One day a few years ago, I was in the newsroom at the Ukiah Daily Journal in Ukiah, Calif., when I found out Daylight Saving Time would soon be upon us. I loudly complained about this fact.
My friend and fellow reporter, Zack, began laughing from behind his desk. He was also from Indiana. He understood. He said only someone from Indiana even has an opinion about DST. And he was right.
For the first 23 years of my life, I lived in a state that did not bend to the whims of the rest of the country. Starting in 1970, Indiana remained defiant for three dozen years. That we joined most of Arizona (with the exception of the Navajo Nation), Michigan’s Upper Peninsula, Hawaii, Puerto Rico, American Samoa, Guam, Northern Mariana Islands and the U.S. Virgin Islands in refusing to change our clocks made me proud to be a native Hoosier.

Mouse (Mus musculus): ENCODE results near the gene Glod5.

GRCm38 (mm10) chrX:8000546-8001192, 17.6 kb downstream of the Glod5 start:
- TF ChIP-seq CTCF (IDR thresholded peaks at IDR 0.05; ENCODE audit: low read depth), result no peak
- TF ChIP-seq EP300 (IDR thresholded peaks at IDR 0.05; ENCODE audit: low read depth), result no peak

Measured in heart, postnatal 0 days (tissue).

Besides the convenience of having the same time all year, it made sense for a state like Indiana to resist such a change. Indiana also has a large agrarian economy. Farming is dictated by things like the sun; not arbitrary, man-made constructions like time. The Earth does not spin on its axis at our whim. Those closest to the Earth understand this.
Changing time is arrogant to begin with. It’s arbitrary. Time itself is a feeble human construction, but DST, which ends Sunday, is about as ham-fisted as it gets. Nature continues its course regardless of what time we say it is or isn’t. If we actually were trying to be correct in reference to the ever-changing course of the planet’s trek around the sun, we’d change the time every day, every hour, every minute, every second. This is, in fact, what occurred in every locality until the late 19th century.